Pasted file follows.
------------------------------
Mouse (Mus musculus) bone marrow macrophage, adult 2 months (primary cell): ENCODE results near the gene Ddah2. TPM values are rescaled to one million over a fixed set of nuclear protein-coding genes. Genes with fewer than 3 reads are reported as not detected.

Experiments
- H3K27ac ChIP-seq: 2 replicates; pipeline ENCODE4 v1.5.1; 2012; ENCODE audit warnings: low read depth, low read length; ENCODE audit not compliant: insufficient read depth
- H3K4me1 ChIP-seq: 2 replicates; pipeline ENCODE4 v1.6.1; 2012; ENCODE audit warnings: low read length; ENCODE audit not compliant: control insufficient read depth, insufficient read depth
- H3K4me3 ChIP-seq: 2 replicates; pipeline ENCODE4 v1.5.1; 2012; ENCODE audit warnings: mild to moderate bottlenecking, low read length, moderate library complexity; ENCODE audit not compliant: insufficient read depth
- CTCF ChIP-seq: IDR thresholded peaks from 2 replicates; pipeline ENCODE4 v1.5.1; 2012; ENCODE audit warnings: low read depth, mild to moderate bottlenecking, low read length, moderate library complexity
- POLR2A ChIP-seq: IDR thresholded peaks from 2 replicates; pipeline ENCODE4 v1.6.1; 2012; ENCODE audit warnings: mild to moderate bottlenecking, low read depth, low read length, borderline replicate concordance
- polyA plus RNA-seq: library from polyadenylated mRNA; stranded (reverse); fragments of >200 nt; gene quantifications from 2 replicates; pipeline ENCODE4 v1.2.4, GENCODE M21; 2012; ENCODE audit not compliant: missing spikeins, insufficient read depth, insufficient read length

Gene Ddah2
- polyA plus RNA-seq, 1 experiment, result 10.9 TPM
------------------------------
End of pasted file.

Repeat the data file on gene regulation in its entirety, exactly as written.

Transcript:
Mouse (Mus musculus) bone marrow macrophage, adult 2 months (primary cell): ENCODE results near the gene Ddah2. TPM values are rescaled to one million over a fixed set of nuclear protein-coding genes. Genes with fewer than 3 reads are reported as not detected.

Experiments
- H3K27ac ChIP-seq: 2 replicates; pipeline ENCODE4 v1.5.1; 2012; ENCODE audit warnings: low read depth, low read length; ENCODE audit not compliant: insufficient read depth
- H3K4me1 ChIP-seq: 2 replicates; pipeline ENCODE4 v1.6.1; 2012; ENCODE audit warnings: low read length; ENCODE audit not compliant: control insufficient read depth, insufficient read depth
- H3K4me3 ChIP-seq: 2 replicates; pipeline ENCODE4 v1.5.1; 2012; ENCODE audit warnings: mild to moderate bottlenecking, low read length, moderate library complexity; ENCODE audit not compliant: insufficient read depth
- CTCF ChIP-seq: IDR thresholded peaks from 2 replicates; pipeline ENCODE4 v1.5.1; 2012; ENCODE audit warnings: low read depth, mild to moderate bottlenecking, low read length, moderate library complexity
- POLR2A ChIP-seq: IDR thresholded peaks from 2 replicates; pipeline ENCODE4 v1.6.1; 2012; ENCODE audit warnings: mild to moderate bottlenecking, low read depth, low read length, borderline replicate concordance
- polyA plus RNA-seq: library from polyadenylated mRNA; stranded (reverse); fragments of >200 nt; gene quantifications from 2 replicates; pipeline ENCODE4 v1.2.4, GENCODE M21; 2012; ENCODE audit not compliant: missing spikeins, insufficient read depth, insufficient read length

Gene Ddah2
- polyA plus RNA-seq, 1 experiment, result 10.9 TPM